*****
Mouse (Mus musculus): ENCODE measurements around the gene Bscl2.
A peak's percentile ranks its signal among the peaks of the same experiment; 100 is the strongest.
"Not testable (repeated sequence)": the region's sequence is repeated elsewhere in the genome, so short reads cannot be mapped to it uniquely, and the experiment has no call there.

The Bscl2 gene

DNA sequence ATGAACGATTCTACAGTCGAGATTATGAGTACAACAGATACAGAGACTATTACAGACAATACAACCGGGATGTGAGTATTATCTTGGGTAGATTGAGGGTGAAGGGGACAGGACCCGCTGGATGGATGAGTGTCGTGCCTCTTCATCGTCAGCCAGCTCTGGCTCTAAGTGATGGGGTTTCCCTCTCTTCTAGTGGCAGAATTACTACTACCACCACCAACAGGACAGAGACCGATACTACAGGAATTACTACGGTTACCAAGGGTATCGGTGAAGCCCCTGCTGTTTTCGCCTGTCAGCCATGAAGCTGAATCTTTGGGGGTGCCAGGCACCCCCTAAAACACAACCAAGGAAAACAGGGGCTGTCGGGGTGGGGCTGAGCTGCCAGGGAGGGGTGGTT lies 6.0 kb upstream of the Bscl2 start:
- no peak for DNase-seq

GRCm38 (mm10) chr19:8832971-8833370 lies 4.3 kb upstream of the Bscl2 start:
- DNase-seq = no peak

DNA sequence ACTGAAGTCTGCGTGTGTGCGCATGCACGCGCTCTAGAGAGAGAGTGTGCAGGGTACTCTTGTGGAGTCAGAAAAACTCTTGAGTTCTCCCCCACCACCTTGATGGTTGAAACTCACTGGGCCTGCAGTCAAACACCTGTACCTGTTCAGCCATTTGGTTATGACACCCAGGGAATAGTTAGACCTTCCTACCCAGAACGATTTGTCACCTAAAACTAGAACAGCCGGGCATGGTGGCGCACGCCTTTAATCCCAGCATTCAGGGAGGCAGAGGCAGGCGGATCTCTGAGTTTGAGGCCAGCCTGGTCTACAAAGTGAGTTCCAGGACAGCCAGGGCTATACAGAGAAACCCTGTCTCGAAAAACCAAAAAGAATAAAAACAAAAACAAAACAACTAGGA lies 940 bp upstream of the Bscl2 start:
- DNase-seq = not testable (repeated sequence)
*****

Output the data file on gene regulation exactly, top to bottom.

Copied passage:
Mouse (Mus musculus): ENCODE measurements around the gene Bscl2.
A peak's percentile ranks its signal among the peaks of the same experiment; 100 is the strongest.
"Not testable (repeated sequence)": the region's sequence is repeated elsewhere in the genome, so short reads cannot be mapped to it uniquely, and the experiment has no call there.

The Bscl2 gene

DNA sequence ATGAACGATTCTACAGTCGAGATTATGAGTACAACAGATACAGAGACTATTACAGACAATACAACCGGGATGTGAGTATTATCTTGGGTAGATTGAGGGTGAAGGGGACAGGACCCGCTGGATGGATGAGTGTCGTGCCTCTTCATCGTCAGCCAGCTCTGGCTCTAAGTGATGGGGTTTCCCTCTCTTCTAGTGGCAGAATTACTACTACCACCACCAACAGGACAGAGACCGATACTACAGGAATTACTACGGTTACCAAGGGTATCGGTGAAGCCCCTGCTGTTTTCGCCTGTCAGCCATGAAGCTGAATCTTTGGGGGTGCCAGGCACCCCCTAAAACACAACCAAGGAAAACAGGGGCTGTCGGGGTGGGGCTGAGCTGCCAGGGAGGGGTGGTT lies 6.0 kb upstream of the Bscl2 start:
- no peak for DNase-seq

GRCm38 (mm10) chr19:8832971-8833370 lies 4.3 kb upstream of the Bscl2 start:
- DNase-seq = no peak

DNA sequence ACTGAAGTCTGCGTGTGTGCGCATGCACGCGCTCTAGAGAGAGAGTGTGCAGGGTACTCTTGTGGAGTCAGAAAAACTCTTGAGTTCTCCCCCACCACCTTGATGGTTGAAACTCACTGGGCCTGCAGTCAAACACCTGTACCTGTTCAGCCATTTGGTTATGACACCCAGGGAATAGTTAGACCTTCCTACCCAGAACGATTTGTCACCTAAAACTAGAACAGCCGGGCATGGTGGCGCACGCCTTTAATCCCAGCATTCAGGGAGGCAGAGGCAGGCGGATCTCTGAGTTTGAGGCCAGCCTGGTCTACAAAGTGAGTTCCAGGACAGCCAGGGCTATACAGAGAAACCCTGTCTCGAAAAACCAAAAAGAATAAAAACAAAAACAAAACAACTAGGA lies 940 bp upstream of the Bscl2 start:
- DNase-seq = not testable (repeated sequence)